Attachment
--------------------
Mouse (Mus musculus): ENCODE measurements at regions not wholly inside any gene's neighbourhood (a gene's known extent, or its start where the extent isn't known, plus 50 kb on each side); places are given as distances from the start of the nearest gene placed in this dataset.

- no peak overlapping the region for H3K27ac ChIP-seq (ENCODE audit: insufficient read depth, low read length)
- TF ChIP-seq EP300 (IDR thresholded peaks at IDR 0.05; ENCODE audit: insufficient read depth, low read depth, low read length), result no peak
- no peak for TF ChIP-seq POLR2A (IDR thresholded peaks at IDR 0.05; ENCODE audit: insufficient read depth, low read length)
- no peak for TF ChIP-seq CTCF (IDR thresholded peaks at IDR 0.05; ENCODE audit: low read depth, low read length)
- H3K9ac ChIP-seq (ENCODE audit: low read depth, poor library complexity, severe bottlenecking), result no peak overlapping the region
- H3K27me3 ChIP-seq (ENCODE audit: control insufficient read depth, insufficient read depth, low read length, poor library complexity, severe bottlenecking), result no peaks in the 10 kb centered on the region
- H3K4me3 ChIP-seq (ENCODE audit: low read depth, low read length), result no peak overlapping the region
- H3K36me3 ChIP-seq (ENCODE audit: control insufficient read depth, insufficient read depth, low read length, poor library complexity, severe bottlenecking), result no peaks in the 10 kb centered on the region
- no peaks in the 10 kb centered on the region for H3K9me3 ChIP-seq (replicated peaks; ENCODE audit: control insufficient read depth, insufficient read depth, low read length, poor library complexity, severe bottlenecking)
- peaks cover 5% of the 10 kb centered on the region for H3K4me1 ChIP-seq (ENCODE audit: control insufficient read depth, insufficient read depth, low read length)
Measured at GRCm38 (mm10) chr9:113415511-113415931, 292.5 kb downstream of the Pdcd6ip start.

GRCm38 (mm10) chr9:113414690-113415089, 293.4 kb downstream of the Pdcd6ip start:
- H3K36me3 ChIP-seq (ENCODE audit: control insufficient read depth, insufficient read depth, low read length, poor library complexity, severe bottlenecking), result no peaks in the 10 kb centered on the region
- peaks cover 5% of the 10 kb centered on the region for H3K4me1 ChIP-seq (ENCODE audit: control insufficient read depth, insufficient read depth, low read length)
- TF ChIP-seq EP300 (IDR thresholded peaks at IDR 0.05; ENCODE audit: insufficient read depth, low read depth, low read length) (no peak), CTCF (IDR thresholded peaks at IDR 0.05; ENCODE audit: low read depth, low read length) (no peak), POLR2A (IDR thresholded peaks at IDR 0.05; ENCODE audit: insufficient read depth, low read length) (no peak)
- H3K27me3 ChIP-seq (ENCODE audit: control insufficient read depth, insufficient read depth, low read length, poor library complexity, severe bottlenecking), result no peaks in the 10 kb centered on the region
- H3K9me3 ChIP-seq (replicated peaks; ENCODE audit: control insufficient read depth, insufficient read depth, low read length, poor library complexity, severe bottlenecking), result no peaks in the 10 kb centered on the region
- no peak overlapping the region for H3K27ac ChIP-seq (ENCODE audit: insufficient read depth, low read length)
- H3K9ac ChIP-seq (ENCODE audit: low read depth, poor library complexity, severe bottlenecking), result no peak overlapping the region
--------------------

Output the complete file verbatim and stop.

Mouse (Mus musculus): ENCODE measurements at regions not wholly inside any gene's neighbourhood (a gene's known extent, or its start where the extent isn't known, plus 50 kb on each side); places are given as distances from the start of the nearest gene placed in this dataset.

- no peak overlapping the region for H3K27ac ChIP-seq (ENCODE audit: insufficient read depth, low read length)
- TF ChIP-seq EP300 (IDR thresholded peaks at IDR 0.05; ENCODE audit: insufficient read depth, low read depth, low read length), result no peak
- no peak for TF ChIP-seq POLR2A (IDR thresholded peaks at IDR 0.05; ENCODE audit: insufficient read depth, low read length)
- no peak for TF ChIP-seq CTCF (IDR thresholded peaks at IDR 0.05; ENCODE audit: low read depth, low read length)
- H3K9ac ChIP-seq (ENCODE audit: low read depth, poor library complexity, severe bottlenecking), result no peak overlapping the region
- H3K27me3 ChIP-seq (ENCODE audit: control insufficient read depth, insufficient read depth, low read length, poor library complexity, severe bottlenecking), result no peaks in the 10 kb centered on the region
- H3K4me3 ChIP-seq (ENCODE audit: low read depth, low read length), result no peak overlapping the region
- H3K36me3 ChIP-seq (ENCODE audit: control insufficient read depth, insufficient read depth, low read length, poor library complexity, severe bottlenecking), result no peaks in the 10 kb centered on the region
- no peaks in the 10 kb centered on the region for H3K9me3 ChIP-seq (replicated peaks; ENCODE audit: control insufficient read depth, insufficient read depth, low read length, poor library complexity, severe bottlenecking)
- peaks cover 5% of the 10 kb centered on the region for H3K4me1 ChIP-seq (ENCODE audit: control insufficient read depth, insufficient read depth, low read length)
Measured at GRCm38 (mm10) chr9:113415511-113415931, 292.5 kb downstream of the Pdcd6ip start.

GRCm38 (mm10) chr9:113414690-113415089, 293.4 kb downstream of the Pdcd6ip start:
- H3K36me3 ChIP-seq (ENCODE audit: control insufficient read depth, insufficient read depth, low read length, poor library complexity, severe bottlenecking), result no peaks in the 10 kb centered on the region
- peaks cover 5% of the 10 kb centered on the region for H3K4me1 ChIP-seq (ENCODE audit: control insufficient read depth, insufficient read depth, low read length)
- TF ChIP-seq EP300 (IDR thresholded peaks at IDR 0.05; ENCODE audit: insufficient read depth, low read depth, low read length) (no peak), CTCF (IDR thresholded peaks at IDR 0.05; ENCODE audit: low read depth, low read length) (no peak), POLR2A (IDR thresholded peaks at IDR 0.05; ENCODE audit: insufficient read depth, low read length) (no peak)
- H3K27me3 ChIP-seq (ENCODE audit: control insufficient read depth, insufficient read depth, low read length, poor library complexity, severe bottlenecking), result no peaks in the 10 kb centered on the region
- H3K9me3 ChIP-seq (replicated peaks; ENCODE audit: control insufficient read depth, insufficient read depth, low read length, poor library complexity, severe bottlenecking), result no peaks in the 10 kb centered on the region
- no peak overlapping the region for H3K27ac ChIP-seq (ENCODE audit: insufficient read depth, low read length)
- H3K9ac ChIP-seq (ENCODE audit: low read depth, poor library complexity, severe bottlenecking), result no peak overlapping the region